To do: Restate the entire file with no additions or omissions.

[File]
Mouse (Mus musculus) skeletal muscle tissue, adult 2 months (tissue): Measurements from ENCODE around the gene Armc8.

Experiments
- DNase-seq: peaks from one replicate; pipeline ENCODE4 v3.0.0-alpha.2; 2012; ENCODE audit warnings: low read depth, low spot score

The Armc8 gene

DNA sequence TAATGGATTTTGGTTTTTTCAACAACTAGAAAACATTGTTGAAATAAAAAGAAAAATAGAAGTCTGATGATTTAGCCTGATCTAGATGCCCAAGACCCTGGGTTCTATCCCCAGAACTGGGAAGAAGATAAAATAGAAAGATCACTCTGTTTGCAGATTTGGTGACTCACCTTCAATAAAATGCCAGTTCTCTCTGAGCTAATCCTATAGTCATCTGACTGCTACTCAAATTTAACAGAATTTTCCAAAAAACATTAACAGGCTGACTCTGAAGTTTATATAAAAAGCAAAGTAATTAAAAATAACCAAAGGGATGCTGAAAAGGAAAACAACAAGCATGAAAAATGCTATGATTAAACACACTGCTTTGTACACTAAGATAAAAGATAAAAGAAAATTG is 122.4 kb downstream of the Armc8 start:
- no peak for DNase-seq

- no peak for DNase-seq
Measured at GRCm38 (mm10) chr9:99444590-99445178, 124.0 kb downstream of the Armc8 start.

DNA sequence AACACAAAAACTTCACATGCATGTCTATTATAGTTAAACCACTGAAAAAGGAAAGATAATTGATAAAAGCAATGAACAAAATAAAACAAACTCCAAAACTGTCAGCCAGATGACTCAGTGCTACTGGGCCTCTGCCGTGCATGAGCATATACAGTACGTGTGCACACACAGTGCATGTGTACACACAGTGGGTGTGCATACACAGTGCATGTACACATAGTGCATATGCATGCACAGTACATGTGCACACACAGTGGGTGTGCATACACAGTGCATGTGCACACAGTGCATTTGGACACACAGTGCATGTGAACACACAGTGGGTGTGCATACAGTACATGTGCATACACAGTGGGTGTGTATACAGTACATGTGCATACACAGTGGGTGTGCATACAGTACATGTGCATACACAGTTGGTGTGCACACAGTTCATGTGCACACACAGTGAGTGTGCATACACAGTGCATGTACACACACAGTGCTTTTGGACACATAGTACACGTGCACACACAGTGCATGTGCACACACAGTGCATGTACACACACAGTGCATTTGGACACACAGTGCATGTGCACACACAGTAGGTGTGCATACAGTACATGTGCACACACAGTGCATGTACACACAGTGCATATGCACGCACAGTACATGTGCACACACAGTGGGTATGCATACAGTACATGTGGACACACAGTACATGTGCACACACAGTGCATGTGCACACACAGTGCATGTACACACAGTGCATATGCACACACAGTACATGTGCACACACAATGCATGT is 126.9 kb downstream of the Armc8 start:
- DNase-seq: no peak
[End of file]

Mouse (Mus musculus) skeletal muscle tissue, adult 2 months (tissue): Measurements from ENCODE around the gene Armc8.

Experiments
- DNase-seq: peaks from one replicate; pipeline ENCODE4 v3.0.0-alpha.2; 2012; ENCODE audit warnings: low read depth, low spot score

The Armc8 gene

DNA sequence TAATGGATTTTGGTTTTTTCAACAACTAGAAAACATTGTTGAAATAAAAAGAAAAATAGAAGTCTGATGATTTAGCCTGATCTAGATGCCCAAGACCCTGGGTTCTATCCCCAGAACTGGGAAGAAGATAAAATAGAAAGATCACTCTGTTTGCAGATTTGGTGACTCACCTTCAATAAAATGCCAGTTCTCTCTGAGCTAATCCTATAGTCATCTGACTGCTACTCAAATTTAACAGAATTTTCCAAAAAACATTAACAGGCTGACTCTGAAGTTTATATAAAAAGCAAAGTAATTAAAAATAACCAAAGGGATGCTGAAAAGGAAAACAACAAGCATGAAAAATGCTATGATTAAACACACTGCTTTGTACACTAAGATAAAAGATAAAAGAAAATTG is 122.4 kb downstream of the Armc8 start:
- no peak for DNase-seq

- no peak for DNase-seq
Measured at GRCm38 (mm10) chr9:99444590-99445178, 124.0 kb downstream of the Armc8 start.

DNA sequence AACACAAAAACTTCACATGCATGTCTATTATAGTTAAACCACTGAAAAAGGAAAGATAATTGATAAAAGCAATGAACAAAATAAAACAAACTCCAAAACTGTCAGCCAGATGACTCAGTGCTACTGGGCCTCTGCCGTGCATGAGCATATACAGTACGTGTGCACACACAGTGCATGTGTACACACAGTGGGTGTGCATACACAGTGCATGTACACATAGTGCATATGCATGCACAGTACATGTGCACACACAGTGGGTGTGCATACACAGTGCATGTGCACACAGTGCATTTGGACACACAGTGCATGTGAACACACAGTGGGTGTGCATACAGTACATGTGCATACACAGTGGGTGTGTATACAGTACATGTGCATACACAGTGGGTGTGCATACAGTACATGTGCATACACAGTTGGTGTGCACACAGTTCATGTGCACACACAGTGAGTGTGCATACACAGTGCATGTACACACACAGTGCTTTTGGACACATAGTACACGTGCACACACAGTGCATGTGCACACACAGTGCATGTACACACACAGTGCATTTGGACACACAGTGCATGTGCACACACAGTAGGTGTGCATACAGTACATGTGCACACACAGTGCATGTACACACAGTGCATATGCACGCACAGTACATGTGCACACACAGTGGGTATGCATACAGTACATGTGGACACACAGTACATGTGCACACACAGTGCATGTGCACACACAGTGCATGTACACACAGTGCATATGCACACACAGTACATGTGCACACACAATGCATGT is 126.9 kb downstream of the Armc8 start:
- DNase-seq: no peak